money health weekly


Why It's Good to Automate


"Sometimes hard stuff needs to be done in order to make the stuff you love possible."

-Leo Babauta


I'm sitting down at the kitchen table with my stacks of bills, my checkbook, and a book of stamps. I'm in college and money is tight. I sit down to pay my bills once every couple of weeks, but I use a complicated system to decide when to put the envelope in the mail. It was based on 1) how much money I had in my account, 2) when the due date was, 3) the due date of the bill, and 4) how long I thought it would take for the check to clear. It takes a long time, and it's stressful to look at my finances all the time.

Fast forward to today, I don't pay bills anymore - not really anyway. I have nearly all of our bills automated. This allows us to use the time that we used to spend paying bills and use it to live our lives. I still check in every month to make sure there are no surprises, but automating bill-paying has increased our lifestyles.

Making Decisions

To understand why automating financial decisions is beneficial, it's helpful to first discuss how our minds make decisions. Think of your mind as being divided. You can think of this as being the conscious part of your mind and the subconscious part of your mind. Another way to think about it is to think about your brain as having an animal component. This is the part of the brain that acts automatically and has a strong interest in survival. On top of the animal brain is the rational, thinking brain. This is the part of the brain that we identify with as "us." This is the "you" that feels like it's making your decisions for you.

My favorite analogy comes from psychologist and professor Jonathan Haidt. He describes the more ancient, primitive part of your brain as an elephant and the rational, logical part of your brain as a rider.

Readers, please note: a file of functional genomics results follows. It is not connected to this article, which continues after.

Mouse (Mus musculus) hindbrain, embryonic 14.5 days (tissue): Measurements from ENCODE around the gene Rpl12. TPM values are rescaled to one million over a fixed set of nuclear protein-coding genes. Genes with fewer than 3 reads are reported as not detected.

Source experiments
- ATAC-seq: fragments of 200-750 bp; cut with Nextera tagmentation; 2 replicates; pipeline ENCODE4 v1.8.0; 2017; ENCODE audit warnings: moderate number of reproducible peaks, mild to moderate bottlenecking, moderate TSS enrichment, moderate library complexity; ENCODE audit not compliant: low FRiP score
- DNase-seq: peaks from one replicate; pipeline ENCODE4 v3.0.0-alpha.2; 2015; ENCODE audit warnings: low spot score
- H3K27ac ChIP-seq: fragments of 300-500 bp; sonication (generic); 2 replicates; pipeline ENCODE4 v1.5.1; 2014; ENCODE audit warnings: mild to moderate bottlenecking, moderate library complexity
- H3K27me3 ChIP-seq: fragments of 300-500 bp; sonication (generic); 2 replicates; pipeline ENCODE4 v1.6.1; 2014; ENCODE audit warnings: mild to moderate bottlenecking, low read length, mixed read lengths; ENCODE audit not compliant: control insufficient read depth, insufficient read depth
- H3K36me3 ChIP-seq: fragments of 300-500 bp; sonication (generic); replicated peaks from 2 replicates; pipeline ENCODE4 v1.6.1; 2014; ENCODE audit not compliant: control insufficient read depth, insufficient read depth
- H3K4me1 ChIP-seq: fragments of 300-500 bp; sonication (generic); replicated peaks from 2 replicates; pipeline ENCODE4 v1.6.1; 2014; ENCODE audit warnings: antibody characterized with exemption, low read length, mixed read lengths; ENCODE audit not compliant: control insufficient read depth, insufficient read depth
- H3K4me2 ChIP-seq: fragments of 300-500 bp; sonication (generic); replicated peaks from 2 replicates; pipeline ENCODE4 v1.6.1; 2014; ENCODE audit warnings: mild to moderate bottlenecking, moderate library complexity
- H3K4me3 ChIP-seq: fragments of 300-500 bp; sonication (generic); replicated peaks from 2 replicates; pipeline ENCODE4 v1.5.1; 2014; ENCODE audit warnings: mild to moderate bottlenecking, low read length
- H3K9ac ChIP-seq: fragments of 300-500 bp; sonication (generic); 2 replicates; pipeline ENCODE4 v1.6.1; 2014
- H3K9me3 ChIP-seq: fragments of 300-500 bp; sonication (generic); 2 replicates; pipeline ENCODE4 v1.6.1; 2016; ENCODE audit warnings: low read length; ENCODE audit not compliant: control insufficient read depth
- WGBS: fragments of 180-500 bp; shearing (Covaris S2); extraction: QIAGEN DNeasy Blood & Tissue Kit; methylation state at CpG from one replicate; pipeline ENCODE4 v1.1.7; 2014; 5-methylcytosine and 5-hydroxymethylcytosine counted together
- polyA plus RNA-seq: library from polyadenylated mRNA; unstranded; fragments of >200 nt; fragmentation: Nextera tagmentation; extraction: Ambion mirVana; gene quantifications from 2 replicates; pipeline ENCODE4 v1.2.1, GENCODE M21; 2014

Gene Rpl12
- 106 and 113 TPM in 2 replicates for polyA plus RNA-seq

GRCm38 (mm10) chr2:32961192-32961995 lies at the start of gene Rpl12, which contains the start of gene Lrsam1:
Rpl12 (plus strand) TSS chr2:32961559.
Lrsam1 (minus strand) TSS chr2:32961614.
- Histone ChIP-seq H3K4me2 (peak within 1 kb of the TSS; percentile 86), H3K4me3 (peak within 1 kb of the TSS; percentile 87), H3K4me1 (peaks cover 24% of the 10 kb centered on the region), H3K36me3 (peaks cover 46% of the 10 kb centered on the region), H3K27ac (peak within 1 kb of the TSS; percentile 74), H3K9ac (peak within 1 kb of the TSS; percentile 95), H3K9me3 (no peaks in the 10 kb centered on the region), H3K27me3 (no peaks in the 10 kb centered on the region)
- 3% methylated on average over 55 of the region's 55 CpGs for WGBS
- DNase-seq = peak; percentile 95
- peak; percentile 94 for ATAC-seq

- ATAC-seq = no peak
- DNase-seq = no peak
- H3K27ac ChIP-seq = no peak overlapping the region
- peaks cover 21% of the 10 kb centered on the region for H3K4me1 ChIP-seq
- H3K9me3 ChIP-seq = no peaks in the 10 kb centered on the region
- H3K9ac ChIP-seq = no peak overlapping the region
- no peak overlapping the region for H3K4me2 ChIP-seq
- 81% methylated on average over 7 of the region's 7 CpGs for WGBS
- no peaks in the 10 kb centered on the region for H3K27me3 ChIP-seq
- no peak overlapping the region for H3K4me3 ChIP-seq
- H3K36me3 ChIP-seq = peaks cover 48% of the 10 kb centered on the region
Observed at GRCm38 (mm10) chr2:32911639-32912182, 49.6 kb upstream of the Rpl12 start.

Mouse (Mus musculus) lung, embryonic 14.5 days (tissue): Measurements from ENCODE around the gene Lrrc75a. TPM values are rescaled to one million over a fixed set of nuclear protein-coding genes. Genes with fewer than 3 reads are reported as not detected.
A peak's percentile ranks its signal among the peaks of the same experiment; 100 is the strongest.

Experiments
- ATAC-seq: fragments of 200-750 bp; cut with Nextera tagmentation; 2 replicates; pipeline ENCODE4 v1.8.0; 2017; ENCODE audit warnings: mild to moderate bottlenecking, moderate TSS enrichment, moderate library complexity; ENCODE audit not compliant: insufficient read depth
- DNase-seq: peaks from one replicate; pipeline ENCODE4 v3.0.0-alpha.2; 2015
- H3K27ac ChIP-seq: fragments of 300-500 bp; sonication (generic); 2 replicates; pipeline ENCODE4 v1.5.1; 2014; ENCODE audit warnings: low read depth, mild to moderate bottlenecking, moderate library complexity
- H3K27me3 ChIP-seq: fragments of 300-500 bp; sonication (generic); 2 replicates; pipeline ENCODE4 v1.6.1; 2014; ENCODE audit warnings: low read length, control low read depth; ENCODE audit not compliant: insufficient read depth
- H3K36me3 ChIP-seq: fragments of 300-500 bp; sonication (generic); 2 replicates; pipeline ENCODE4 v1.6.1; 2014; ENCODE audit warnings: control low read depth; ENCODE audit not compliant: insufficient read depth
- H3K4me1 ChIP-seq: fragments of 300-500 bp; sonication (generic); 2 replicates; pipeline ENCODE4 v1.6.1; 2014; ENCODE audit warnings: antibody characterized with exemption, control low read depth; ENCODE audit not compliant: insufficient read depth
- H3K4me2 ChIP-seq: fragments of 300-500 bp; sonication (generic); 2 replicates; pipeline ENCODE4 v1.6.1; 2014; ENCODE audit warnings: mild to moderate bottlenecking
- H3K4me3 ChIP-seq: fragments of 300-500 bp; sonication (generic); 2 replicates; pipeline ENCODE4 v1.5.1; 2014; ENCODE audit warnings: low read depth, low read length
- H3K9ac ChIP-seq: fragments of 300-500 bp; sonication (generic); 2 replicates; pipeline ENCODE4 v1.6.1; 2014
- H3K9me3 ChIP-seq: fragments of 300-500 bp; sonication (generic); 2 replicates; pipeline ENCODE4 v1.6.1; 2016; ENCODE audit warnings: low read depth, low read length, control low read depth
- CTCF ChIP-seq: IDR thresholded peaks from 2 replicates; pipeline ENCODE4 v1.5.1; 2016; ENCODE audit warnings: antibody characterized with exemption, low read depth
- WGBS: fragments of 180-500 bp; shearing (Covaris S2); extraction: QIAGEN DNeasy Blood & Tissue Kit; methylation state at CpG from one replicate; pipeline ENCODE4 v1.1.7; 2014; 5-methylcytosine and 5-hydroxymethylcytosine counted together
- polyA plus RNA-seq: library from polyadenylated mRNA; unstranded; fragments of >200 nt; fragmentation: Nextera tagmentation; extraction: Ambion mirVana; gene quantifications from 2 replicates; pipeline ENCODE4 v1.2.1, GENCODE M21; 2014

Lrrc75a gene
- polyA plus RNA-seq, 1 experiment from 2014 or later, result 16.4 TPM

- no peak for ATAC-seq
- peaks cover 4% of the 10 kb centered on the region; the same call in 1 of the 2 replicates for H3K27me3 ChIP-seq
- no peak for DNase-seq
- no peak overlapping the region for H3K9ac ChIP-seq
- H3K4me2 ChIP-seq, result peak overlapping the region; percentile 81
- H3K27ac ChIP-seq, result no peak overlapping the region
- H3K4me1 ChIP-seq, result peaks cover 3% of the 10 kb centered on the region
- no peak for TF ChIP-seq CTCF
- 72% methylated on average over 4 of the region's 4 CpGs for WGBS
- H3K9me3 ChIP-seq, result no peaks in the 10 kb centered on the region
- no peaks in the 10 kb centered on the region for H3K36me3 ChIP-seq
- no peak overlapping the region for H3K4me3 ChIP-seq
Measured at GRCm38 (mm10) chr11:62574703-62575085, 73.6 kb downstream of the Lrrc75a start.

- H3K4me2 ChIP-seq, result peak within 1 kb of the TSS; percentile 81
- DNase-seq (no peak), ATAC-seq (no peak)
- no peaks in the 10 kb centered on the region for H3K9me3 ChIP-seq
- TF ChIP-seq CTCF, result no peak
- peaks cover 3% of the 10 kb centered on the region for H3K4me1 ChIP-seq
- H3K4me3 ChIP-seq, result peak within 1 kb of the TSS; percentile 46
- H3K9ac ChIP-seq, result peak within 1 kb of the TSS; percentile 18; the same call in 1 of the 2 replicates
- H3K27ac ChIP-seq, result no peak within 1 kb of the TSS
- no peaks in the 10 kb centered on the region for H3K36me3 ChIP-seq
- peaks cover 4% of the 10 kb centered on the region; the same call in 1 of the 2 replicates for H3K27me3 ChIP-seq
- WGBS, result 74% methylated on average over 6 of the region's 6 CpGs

our mind is like a rider on an elephant

Most of us believe that the "thinker" is making most of our decisions. Since the rider is who we associate with as "us," it makes a lot of sense. Yet, most of our decisions are made without conscious awareness. You are automatically reading this paragraph, as you're reading this paragraph you are breathing. You're listening to the sounds around to make sure nothing is out of place. Your peripheral vision is making sure nothing sneaks up on you. And you might have a coffee mug in your hand, but you don't remember grabbing for it.

The elephant makes nearly all of our daily decisions (about 95%, but as much as 99%!), most of which happen without the rider even knowing about it. Further, the rider is good at justifying behaviors. If I asked you why your coffee mug is in your hand you would tell me because you need caffeine and the coffee's at the perfect temperature right now. But that's not true. It's because your hands were cold, you tend to hold your mug when you read, or because you like the smell of it. The rider simply doesn't know the real reason the elephant makes decisions.

only about 5% of our decisions are made with conscious awareness


Let's talk about habits. Habits are actions we take that are essentially automatic. If we do something without really knowing why we're doing it, that's called a habit. With habits, you get to take advantage of the fact that the elephant makes most of our decisions.

Think of starting good habits as training your elephant.

habits happen when we train our elephant to make good decisions for us


Willpower is willing yourself to make a decision. Think of willpower like the opposite of a habit. In effect, making decisions with willpower is like having the rider try to do something the elephant doesn't really want to do. It can work, for a while, but willpower is limited and finite. If we use willpower to make financial decisions - like not going shopping - then that willpower won't be available in another area of your life - like overeating. It works the other way, too. If you use your willpower avoiding too much food, that willpower won't be available when you have an urge to go shopping.

The rider has some control over where the elephant goes (in times of low stress), but it takes a lot of work and makes the rider tired.